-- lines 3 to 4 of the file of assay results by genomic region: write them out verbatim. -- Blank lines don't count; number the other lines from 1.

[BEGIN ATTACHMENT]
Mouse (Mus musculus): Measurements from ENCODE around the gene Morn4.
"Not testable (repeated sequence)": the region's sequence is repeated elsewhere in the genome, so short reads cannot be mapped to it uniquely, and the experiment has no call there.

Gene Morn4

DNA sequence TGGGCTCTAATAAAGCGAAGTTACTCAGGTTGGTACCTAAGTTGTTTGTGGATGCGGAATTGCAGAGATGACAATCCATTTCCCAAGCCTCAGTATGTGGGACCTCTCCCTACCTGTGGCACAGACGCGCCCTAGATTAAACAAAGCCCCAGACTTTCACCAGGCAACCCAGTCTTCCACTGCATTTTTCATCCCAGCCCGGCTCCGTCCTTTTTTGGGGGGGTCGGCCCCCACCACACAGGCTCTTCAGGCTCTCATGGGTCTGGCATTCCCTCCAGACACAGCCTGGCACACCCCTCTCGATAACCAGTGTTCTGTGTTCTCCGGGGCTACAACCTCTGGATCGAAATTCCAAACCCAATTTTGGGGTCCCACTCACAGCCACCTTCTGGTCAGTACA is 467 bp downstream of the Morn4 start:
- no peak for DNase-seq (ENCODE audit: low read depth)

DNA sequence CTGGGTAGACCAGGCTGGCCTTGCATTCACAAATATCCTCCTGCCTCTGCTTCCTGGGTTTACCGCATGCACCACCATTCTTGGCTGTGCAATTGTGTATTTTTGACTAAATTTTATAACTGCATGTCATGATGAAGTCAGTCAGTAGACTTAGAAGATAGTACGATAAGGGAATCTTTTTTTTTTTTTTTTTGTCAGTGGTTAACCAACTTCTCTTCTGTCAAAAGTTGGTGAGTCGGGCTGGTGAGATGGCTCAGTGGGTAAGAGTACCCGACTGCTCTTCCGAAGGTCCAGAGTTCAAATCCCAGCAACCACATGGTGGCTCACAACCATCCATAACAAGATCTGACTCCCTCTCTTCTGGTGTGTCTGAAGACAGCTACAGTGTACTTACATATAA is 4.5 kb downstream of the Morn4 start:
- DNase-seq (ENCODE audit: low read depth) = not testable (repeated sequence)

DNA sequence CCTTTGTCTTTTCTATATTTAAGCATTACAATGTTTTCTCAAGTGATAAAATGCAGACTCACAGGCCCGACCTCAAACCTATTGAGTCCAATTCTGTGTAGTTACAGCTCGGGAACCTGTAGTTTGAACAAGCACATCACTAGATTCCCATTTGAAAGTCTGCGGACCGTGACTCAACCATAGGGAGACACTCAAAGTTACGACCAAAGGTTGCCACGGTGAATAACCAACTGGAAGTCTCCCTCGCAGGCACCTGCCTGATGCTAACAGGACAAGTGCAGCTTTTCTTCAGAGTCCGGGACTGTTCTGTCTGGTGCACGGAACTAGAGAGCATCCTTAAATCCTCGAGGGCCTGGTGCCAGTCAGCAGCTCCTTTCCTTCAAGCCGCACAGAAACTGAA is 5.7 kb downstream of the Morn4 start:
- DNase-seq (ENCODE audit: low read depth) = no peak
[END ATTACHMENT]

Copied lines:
Gene Morn4

DNA sequence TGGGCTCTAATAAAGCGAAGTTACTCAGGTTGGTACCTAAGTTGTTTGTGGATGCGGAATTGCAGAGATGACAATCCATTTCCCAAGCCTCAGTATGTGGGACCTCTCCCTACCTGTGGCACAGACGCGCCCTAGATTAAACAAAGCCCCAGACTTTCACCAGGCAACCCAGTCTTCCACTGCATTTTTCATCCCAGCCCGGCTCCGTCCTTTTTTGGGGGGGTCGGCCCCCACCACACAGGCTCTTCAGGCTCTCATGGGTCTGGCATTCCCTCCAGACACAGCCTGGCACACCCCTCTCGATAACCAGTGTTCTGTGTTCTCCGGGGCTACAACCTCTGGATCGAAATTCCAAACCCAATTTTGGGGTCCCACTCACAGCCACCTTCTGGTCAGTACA is 467 bp downstream of the Morn4 start: